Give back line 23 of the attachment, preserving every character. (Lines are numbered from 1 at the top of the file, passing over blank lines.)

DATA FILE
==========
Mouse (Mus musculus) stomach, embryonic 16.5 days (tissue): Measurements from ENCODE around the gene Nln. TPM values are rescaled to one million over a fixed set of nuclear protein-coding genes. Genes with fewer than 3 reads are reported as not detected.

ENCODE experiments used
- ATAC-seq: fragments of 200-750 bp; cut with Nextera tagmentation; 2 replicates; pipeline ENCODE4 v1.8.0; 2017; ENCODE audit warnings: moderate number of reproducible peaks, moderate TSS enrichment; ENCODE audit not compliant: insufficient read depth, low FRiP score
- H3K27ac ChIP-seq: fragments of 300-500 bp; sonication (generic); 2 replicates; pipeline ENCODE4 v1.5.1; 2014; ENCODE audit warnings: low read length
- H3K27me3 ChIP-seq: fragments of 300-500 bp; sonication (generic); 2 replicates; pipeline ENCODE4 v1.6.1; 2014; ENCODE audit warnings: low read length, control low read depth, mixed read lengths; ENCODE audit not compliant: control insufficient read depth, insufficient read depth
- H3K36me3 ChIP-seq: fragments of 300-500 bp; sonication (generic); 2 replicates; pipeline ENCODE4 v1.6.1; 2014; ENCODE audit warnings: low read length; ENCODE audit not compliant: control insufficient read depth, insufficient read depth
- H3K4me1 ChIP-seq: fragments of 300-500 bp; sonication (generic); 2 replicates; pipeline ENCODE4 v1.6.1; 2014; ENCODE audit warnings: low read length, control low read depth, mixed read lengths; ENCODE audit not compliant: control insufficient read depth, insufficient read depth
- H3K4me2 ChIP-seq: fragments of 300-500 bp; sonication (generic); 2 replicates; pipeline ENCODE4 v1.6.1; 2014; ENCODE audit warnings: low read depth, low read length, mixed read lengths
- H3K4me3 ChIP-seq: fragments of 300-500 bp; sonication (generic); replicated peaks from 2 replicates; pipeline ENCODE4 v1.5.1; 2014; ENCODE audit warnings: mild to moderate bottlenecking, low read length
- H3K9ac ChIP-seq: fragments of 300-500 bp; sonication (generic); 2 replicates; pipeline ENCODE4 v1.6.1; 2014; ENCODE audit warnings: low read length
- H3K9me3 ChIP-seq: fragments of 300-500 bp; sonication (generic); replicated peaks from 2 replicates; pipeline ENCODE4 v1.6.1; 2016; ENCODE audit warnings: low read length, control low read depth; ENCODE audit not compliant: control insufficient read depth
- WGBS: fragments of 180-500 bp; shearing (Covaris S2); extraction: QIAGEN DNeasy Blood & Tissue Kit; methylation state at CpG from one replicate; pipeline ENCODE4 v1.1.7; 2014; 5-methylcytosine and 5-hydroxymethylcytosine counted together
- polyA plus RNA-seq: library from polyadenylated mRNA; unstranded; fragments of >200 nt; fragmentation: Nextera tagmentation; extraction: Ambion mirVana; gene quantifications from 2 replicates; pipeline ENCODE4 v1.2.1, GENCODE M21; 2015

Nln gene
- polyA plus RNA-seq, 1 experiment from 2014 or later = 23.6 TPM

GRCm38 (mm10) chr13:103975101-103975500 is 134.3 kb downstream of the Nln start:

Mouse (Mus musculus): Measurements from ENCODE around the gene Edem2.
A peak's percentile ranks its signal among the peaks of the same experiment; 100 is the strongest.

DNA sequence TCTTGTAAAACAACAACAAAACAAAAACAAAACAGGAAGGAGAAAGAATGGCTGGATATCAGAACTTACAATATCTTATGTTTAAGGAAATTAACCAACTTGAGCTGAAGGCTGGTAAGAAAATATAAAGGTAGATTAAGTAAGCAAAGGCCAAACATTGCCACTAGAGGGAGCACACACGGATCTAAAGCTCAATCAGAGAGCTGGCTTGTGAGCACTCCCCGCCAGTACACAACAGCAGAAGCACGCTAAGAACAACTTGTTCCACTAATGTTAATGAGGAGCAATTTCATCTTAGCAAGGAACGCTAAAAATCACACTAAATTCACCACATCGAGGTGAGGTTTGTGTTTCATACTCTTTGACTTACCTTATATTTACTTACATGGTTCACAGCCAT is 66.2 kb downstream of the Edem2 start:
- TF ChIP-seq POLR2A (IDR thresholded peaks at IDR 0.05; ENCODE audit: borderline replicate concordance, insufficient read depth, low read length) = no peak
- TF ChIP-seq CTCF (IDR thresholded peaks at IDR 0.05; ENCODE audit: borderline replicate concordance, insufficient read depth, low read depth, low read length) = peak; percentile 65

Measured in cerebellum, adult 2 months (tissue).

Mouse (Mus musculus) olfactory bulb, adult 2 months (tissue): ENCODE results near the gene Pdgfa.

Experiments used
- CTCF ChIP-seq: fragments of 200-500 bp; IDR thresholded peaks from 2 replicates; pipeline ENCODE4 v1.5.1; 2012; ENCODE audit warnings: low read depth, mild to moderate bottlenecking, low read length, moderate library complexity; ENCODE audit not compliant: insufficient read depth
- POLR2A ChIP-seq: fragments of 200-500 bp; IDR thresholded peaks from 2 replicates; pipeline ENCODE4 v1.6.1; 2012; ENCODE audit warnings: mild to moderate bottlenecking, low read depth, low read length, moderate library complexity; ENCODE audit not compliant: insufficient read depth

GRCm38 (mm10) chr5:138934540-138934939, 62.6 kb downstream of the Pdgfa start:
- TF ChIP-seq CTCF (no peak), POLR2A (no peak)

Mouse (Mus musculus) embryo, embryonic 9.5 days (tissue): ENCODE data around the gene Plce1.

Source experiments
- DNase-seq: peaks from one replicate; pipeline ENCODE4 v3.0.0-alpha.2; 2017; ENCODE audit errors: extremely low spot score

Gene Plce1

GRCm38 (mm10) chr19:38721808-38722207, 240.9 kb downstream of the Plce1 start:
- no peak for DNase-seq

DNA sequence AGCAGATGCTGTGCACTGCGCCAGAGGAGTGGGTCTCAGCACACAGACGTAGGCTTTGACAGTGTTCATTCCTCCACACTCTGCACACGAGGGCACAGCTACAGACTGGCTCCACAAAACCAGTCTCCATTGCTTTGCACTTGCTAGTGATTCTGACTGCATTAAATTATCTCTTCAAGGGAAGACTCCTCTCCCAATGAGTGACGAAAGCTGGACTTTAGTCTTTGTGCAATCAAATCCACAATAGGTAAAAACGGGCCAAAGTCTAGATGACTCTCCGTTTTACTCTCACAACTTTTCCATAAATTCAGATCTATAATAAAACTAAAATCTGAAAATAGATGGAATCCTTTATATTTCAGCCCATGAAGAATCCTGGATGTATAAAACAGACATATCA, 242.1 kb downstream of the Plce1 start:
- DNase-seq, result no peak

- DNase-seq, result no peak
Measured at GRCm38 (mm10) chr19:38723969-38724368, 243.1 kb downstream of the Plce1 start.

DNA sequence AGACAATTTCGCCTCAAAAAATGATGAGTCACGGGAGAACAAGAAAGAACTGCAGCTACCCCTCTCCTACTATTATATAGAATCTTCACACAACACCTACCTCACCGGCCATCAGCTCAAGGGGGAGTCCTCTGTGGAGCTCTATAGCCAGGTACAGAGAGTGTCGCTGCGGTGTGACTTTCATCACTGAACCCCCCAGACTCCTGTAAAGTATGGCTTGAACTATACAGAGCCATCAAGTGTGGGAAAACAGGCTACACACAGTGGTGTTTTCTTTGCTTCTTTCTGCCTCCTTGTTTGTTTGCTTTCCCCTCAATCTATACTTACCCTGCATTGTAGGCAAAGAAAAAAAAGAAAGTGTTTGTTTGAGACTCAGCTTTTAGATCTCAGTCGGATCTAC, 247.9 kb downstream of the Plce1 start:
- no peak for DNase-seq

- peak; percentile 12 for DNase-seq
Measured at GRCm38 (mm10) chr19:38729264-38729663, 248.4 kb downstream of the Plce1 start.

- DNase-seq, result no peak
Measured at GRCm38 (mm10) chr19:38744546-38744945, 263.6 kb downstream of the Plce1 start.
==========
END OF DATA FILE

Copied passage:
Mouse (Mus musculus) olfactory bulb, adult 2 months (tissue): ENCODE results near the gene Pdgfa.